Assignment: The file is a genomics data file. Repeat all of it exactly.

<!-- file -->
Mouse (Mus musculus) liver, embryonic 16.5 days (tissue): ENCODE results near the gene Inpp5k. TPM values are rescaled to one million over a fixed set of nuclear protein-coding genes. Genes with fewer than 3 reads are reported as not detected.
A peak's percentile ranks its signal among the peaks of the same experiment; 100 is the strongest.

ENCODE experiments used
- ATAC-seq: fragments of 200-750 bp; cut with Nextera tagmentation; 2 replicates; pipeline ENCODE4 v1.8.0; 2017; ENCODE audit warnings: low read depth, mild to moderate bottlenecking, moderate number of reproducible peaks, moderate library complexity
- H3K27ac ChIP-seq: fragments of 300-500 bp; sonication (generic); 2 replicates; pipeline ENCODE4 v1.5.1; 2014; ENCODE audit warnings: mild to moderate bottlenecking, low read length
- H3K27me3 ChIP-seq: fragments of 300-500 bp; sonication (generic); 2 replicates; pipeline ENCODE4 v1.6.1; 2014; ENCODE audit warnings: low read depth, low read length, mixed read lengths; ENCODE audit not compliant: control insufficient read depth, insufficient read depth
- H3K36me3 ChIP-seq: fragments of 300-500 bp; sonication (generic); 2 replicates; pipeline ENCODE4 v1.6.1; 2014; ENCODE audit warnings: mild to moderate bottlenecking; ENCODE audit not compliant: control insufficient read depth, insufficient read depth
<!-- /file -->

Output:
Mouse (Mus musculus) liver, embryonic 16.5 days (tissue): ENCODE results near the gene Inpp5k. TPM values are rescaled to one million over a fixed set of nuclear protein-coding genes. Genes with fewer than 3 reads are reported as not detected.
A peak's percentile ranks its signal among the peaks of the same experiment; 100 is the strongest.

ENCODE experiments used
- ATAC-seq: fragments of 200-750 bp; cut with Nextera tagmentation; 2 replicates; pipeline ENCODE4 v1.8.0; 2017; ENCODE audit warnings: low read depth, mild to moderate bottlenecking, moderate number of reproducible peaks, moderate library complexity
- H3K27ac ChIP-seq: fragments of 300-500 bp; sonication (generic); 2 replicates; pipeline ENCODE4 v1.5.1; 2014; ENCODE audit warnings: mild to moderate bottlenecking, low read length
- H3K27me3 ChIP-seq: fragments of 300-500 bp; sonication (generic); 2 replicates; pipeline ENCODE4 v1.6.1; 2014; ENCODE audit warnings: low read depth, low read length, mixed read lengths; ENCODE audit not compliant: control insufficient read depth, insufficient read depth
- H3K36me3 ChIP-seq: fragments of 300-500 bp; sonication (generic); 2 replicates; pipeline ENCODE4 v1.6.1; 2014; ENCODE audit warnings: mild to moderate bottlenecking; ENCODE audit not compliant: control insufficient read depth, insufficient read depth